Honestly, all the tan almost drove me to give up on the build process. It was challenging, as I’ve said, but also frustrating. A few times I built incorrectly, and had to disassemble and then reassemble the section I was working on. Twice I went to combine two sub builds into one, and found that I was a stud or two off of the correct placement of plates.
In the middle of the sub builds for the robes, there is no way to tell the orientation of, or even what section, you are building. There are no contextual clues or sense of the overall whole. It is all 1×3, 2×6, 1×6, 1×2 et cetera ad nauseam.
Finally, though, things do start to take shape as you connect each panel to Yoda’s Technic frame and the Jedi Master begins to appear out of the tan chaos.
Luminous Beings Are We
Finally, just when I couldn’t handle any more tan, I opened a bag full of sand green bricks. In contrast to the tedium of the robes, Yoda’s head is fun, interesting, and a delight of SNOT (studs not on top) techniques and sideways building with slopes and curves galore.
I love Yoda as a character, and think his overall design is very cool. Sure, there is quite a bit of Kermit the Frog in him, but his little elfin ears and impish spirit are a delight each time I watch a Star Wars film that includes him.
It should be no surprise that I enjoyed showing off each sub build and addition to my wife as I was constructing Yoda’s head. I am sure I received more joy than she did at that point, but I appreciate her humoring my child-like delight.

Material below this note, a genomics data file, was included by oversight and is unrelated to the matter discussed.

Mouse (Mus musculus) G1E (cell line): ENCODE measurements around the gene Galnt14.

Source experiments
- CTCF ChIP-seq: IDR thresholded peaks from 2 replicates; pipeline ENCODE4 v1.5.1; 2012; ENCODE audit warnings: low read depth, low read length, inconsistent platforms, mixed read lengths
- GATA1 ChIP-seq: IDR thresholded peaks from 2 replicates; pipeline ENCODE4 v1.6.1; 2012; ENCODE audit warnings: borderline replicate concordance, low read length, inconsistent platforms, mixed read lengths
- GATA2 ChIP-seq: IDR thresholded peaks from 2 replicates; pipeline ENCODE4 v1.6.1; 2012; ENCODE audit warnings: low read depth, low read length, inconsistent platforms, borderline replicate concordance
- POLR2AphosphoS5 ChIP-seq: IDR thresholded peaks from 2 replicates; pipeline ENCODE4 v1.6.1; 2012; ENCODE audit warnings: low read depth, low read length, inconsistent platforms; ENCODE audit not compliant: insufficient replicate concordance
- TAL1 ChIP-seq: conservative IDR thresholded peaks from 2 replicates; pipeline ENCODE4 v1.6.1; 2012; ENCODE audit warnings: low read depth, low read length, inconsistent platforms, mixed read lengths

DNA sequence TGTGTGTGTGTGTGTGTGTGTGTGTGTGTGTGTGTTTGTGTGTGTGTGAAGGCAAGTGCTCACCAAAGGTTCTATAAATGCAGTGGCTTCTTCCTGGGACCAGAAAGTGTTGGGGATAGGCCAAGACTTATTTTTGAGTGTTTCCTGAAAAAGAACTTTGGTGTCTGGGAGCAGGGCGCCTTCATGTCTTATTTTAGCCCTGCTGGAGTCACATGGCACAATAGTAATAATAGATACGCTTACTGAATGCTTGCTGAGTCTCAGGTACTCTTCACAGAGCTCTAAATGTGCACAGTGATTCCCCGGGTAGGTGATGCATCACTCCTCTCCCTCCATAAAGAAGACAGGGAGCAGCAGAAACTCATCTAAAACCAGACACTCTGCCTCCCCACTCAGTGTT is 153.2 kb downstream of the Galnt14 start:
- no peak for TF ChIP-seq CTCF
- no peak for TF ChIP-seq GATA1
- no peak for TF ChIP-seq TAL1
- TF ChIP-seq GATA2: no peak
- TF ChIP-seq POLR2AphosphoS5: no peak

Not This Crude Matter
Something else I should mention: I remember a point of contention when this set was first introduced. Yoda’s peculiar eyes got a lot of critique. People thought they were creepy, off putting, or just strange. I will grant that in most pictures they do seem that way, but in person, I find there emerges quite a bit of character in Yoda’s eyes as they are built.
The Jedi’s eyelids are even moveable, to a point. This helps give Yoda expressions ranging from anger, surprise, all the way to amusement and sadness, depending entirely on the tilt of the lids. It is a testament to our own perception, and the ability of humans to perceive a face from abstract bricks made of ABS plastic assembled just right. My overall point is that in person, his eyes aren’t strange. They are quite nearly the best that could be designed, in this scale, in my opinion.